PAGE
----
The NHS could be made safer by removing more medical decisions from the hands of doctors and letting computers and protocols decide aspects of care instead, Jeremy Hunt has said.
The Health Secretary argued that the approach, which he described as “controversial”, had worked in parts of the American healthcare system and should be pursued in the UK.
“The truth is that safety in healthcare is actually about adopting protocols so that you are eliminating judgment from areas where you know you’ve got a proven way that works better and allowing doctors to spend their time in areas where you really do need their judgment,” he told a fringe meeting organised by the Reform think-tank at Conservative party conference in Manchester.
“What this does mean is that on primary care doctors actually have more time to spend with their patients because we’re allowing the computers and the protocols to do the work to leave them with more time to make judgment about other areas.”
Mr Hunt gave an example of a hospital in the United States where the production techniques of a Japanese car company had been copied and applied to healthcare.
He said this hospital had benefited from the new approach and that patients safety was better than ever.
Removing doctors from such equations would help reduce costs in the NHS without compromising patient care, the Health Secretary argued.
“One of the safety hospitals in the world is Virginia Mason hospital in Seattle. They developed their incredibly high standards by copying the production techniques used by Toyota and this was very controversial when they started on this journey 10 years ago,” he said.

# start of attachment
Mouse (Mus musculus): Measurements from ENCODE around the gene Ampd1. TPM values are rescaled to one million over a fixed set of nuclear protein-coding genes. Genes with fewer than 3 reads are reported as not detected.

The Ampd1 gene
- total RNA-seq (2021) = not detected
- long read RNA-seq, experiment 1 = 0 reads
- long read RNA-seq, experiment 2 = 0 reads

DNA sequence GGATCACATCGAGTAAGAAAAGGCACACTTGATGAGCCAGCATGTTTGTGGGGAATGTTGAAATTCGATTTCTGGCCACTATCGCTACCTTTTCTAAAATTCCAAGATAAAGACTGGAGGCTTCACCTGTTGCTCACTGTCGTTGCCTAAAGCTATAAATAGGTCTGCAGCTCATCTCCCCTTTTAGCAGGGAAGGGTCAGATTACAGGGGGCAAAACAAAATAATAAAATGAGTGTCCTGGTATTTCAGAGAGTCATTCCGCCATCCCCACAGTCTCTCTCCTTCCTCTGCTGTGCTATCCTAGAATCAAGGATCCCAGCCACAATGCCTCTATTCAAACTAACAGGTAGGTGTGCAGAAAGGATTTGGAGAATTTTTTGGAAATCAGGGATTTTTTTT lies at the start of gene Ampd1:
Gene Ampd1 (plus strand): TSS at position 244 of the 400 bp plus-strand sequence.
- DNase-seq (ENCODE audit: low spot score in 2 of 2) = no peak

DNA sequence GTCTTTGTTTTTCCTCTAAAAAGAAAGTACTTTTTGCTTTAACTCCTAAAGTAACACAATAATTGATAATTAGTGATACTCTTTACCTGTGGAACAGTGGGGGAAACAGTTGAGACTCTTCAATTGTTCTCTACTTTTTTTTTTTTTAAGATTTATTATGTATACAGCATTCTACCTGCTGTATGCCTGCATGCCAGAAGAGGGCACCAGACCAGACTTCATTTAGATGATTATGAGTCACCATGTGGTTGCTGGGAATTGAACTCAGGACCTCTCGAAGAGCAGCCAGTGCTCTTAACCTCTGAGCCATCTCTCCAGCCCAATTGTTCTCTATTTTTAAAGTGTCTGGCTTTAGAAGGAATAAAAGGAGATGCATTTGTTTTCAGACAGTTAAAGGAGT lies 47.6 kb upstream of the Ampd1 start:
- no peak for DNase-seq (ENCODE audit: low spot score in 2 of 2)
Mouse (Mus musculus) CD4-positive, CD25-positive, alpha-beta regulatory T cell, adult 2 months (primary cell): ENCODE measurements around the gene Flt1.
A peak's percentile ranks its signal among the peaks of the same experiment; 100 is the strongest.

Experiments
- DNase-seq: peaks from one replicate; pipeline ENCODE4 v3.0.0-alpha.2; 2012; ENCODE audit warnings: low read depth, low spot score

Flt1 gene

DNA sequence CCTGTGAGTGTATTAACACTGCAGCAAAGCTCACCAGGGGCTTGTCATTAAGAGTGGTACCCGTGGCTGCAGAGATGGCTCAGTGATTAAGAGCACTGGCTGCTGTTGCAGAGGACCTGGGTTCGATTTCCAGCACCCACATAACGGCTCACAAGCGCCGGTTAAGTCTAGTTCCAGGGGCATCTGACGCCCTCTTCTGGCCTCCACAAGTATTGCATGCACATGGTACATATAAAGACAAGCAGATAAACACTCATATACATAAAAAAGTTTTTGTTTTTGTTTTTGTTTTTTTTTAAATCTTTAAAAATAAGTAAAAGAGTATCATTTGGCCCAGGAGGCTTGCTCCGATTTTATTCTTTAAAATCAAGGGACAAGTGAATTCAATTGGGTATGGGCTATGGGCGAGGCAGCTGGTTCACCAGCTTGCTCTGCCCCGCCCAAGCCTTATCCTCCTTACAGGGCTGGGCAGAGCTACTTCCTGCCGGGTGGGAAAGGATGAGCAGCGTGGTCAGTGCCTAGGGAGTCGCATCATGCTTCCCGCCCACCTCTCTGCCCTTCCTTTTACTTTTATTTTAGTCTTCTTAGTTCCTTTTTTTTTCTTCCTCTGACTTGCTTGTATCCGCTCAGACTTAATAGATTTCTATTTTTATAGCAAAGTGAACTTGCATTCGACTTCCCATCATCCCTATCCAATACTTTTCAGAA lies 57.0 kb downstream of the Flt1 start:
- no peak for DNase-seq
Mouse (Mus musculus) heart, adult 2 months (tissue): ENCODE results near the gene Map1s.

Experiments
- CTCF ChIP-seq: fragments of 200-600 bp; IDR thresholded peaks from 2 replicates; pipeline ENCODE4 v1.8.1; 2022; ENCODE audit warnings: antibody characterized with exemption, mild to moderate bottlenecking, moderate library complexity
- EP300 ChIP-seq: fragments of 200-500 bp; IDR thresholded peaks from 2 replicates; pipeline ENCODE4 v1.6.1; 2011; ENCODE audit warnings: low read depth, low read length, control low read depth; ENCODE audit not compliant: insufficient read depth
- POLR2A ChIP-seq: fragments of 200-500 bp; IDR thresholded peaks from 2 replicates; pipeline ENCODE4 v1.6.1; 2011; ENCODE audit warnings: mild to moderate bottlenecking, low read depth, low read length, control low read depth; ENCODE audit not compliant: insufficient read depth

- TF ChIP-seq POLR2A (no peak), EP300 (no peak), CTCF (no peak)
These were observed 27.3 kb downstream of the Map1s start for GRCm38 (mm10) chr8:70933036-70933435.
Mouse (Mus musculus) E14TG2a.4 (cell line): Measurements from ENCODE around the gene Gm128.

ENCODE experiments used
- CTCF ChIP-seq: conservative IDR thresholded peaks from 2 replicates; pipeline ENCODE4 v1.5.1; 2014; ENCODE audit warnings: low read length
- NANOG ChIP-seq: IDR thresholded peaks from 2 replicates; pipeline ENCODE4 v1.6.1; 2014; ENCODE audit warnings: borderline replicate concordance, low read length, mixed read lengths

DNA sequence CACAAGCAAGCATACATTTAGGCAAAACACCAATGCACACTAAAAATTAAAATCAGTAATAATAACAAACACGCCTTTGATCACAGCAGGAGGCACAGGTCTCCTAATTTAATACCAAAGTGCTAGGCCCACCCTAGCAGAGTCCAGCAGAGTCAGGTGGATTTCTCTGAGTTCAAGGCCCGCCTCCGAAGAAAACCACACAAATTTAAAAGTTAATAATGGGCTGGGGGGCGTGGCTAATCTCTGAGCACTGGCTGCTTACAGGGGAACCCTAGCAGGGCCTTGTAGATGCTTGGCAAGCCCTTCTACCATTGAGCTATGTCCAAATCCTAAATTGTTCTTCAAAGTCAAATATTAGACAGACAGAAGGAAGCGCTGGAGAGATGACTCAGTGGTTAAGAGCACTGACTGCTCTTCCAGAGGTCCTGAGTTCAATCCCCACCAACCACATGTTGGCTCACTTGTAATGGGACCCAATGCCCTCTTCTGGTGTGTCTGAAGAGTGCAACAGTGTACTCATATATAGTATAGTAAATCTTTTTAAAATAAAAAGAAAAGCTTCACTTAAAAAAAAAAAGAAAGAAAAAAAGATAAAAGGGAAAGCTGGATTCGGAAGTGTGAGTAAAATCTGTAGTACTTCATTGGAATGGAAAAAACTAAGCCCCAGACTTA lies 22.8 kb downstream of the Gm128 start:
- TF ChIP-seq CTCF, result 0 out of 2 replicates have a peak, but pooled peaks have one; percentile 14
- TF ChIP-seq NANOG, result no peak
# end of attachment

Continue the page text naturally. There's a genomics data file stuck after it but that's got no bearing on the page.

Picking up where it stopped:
“The doctors in this hospital said to the chief executive: ‘we’re looking after human beings, we’re not making cars’ – to which the chief executive replied ‘yes, but they look after their cars better than you look after your human beings’.”
Virginia Mason is a teaching hospital with just over 300 beds. In 2002 the hospital’s managers visited Toyota factories in Japan as part of a training course. The hospital is private and charges its patients for treatment.
“This is really the time most of all in the NHS’s history when we need to be serious about health reform,” Mr Hunt said.
The NHS 111 phone line already uses protocals in place of clinicians' judgements. The service, which replaced NHS Direct, has been met with a mixed reception.
The minister praised the NHS and said it was coping with increasing pressures well, however.
In other comments at the meeting, the health secretary hinted that he had some regrets with regards to his record.
“We all make mistakes in our jobs. Heaven knows I’ve made enough myself,” he said – giving no specific hints about what his regrets were.
Mr Hunt is currently engaged in a row with the British Medical Association over a proposed new contract for junior doctors.
Doctors say the deal, which will redefine anti-social hours and likely reduce pay for doctors working weekends, will put patients in danger.
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